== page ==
To the Editor,
A couple of weeks ago we read of the excellent volunteer work done by the Rotary Club to enhance the rough and frequently muddy section of the Head Lake Trail where walkers have to make their way between Harmony Road and Pine Avenue.
Unfortunately, and especially for those visitors who do not have intimate knowledge of our village’s streets and avenues, the signage is both misleading and inadequate.
Misleading in the fact that the two signposts, one on a domestic driveway and the other on Pine Avenue, are not visible from each other. Second, the signpost standing on Pine Avenue is misleading by being improperly rotated by 90 degrees so that its arrows point the wrong way. The inadequacy stems from the fact that the next signpost is as far as 1 km further along the trail, at Rotary Beach. There is nothing to indicate that walkers need to follow Pine Avenue for about 750 m to Park Street, where they turn right and follow the sidewalk to Rotary Beach, crossing the heavier traffic on Maple Avenue.
At Rotary Beach there are even more problems due to improperly planned drainage adding to the Head Lake Trail signpost which points, again, in the wrong direction. There used to be two painted white lines close to the north side of the parking lot, which could be taken to be showing a sidewalk, this spring only one was repainted. Let alone the fact that the misplaced signpost does not point to this sidewalk, there is no indication whatever to show that the Head Lake Trail follows this sidewalk along Park Street.
This is where the power of positive signage can really show its strength. At the entrance to Granite Cove only negative signs emphasizing “no,” “don’t”, etc., can be erected, as trespassers crossing the property along the shoreline face the real risks of climbing over the barrier at Sunnyside Street which carries Hwy. 118 traffic.
Positive signs, such as signposts, signs carried on arms attached to Hydro poles, the name “Head Lake Trail” and painted footprints will, either singly or in combination, make it very clear where the Head Lake Trail goes from the beach.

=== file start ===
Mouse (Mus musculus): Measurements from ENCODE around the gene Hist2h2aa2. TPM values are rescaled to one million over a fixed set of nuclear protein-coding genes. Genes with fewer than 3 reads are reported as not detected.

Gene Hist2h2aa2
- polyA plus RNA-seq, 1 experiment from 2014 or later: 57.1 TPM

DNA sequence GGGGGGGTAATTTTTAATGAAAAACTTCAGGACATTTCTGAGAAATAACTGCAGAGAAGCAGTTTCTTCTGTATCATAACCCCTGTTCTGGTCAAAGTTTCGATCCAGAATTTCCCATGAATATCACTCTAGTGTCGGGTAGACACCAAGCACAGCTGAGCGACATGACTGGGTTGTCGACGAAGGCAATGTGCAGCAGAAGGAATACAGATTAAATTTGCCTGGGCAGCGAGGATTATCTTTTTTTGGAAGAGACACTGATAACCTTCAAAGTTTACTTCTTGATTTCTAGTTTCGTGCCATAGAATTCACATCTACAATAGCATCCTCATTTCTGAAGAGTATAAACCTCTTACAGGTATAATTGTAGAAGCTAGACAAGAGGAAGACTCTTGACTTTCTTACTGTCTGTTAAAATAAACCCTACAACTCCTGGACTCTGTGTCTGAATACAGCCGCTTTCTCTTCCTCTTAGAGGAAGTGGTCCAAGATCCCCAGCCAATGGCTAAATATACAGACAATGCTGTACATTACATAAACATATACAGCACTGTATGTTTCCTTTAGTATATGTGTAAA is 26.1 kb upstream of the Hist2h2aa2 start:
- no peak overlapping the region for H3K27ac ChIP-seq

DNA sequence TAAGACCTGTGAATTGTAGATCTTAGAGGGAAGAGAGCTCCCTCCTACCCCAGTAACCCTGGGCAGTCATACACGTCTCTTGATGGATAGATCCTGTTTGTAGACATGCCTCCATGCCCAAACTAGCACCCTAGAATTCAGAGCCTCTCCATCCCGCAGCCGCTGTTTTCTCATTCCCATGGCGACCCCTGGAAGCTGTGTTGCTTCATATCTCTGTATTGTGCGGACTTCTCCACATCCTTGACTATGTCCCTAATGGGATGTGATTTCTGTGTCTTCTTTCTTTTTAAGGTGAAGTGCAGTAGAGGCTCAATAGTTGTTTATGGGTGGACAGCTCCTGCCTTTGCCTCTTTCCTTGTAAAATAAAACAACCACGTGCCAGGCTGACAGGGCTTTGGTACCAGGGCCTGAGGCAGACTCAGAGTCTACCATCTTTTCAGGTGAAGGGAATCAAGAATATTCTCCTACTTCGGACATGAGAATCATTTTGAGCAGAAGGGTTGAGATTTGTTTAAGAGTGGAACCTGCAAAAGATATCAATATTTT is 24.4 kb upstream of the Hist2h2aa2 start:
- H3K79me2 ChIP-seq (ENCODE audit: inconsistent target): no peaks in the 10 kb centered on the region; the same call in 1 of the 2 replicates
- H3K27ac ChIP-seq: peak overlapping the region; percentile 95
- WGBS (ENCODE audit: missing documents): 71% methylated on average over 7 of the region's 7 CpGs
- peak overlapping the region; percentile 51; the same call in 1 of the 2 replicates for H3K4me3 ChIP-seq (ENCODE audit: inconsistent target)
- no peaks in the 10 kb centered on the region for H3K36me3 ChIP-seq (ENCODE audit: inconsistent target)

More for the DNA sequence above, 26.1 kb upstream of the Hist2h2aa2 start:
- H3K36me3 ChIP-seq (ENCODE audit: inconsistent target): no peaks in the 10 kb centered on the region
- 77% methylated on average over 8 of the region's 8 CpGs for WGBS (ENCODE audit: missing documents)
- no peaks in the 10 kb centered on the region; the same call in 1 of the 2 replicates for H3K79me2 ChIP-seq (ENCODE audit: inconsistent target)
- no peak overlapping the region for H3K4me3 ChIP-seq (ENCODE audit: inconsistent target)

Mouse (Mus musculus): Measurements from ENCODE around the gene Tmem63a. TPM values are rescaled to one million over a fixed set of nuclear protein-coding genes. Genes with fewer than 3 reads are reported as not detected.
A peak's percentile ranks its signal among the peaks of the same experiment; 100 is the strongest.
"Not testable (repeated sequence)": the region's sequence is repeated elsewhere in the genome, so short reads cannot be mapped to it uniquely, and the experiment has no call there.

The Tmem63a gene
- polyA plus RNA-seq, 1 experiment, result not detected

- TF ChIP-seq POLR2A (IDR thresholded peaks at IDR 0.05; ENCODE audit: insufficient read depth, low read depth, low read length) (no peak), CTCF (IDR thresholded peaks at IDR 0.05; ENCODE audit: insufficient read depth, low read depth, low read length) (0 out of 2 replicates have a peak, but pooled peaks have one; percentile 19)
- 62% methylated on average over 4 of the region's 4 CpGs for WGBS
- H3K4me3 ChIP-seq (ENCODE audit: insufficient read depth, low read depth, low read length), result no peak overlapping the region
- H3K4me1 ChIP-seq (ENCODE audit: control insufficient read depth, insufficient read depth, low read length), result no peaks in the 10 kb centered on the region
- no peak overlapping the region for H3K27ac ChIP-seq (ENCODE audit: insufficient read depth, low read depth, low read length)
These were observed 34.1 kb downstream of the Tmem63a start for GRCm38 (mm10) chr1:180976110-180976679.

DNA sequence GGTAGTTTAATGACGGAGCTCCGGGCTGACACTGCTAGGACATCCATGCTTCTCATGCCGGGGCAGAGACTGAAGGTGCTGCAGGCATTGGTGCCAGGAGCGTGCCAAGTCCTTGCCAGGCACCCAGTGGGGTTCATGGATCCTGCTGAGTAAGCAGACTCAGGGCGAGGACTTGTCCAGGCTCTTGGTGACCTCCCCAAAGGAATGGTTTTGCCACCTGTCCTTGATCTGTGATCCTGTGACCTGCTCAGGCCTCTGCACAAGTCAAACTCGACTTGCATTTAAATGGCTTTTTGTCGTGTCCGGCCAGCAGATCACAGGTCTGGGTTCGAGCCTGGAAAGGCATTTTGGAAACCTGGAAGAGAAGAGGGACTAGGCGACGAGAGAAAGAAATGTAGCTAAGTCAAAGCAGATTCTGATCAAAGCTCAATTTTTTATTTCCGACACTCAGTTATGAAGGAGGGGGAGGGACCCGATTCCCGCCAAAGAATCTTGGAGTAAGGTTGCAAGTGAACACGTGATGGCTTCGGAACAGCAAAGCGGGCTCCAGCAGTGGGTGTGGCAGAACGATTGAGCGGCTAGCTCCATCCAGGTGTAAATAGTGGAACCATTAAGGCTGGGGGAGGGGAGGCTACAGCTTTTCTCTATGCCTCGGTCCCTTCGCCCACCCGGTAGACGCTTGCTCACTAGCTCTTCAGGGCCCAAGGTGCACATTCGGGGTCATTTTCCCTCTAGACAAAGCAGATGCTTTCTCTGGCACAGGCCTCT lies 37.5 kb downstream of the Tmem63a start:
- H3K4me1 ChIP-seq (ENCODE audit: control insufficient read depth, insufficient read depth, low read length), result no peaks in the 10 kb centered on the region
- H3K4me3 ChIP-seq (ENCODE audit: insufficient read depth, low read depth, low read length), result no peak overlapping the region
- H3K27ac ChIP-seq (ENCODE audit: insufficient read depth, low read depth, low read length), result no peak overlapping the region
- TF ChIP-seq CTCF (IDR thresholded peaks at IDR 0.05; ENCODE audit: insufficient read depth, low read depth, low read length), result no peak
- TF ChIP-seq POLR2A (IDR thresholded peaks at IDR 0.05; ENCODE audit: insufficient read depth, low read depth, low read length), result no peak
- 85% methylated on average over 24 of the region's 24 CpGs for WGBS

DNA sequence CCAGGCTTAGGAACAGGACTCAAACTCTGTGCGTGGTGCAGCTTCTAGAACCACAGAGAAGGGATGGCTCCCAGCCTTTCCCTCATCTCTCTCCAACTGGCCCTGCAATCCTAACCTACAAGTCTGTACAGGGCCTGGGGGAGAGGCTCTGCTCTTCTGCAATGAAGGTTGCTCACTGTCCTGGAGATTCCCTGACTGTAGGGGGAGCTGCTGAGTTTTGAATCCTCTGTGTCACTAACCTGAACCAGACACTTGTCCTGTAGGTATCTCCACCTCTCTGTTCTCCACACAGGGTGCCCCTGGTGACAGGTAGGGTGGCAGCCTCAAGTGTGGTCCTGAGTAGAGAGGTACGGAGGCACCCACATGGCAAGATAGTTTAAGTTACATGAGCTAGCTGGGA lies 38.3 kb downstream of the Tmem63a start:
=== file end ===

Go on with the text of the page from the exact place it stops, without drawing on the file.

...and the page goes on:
In 2013 following the construction of Granite Cove apartments, the dusty gravel parking lot was paved with asphalt. This parking lot serves many groups from tennis players, Lakeside Church goers, families enjoying the beach and the newly erected exercise equipment to attendees at Head Lake events, including the ever popular Tuesday markets.
This summer, Algonquin Outfitters is operating a boat rental facility from the beach. But the change to asphalt has meant much more water from rainstorms flowing onto the beach resulting in washouts of beach sand and the degrading of the asphalted track used for park maintenance.
The cost of changing the drainage so that water will flow into Head Lake through the channel beside the culvert at Granite Cove entrance is not going to be small. But both this job and a commitment by council to fully adopt the Head Lake Trail with the objective of enhancing its attractiveness and public use are matters of considerable concern.
I would hope that candidates for election or re-election to council this fall will take note and declare enthusiasm for these projects.
For a final note which dates back to the conversion from the railway station into what is now Rails End Gallery and the creation of Head Lake Park, there is an enamelled steel sign beside the Head Lake Trail which has large rust patches. This was created by an agency of the federal government which might now be Parks Canada or the Trent-Severn Waterway and shows the watersheds, lakes and rivers in and around Haliburton County. It would be appropriate to get this updated to remove the association of “old rusty patches” with Haliburton.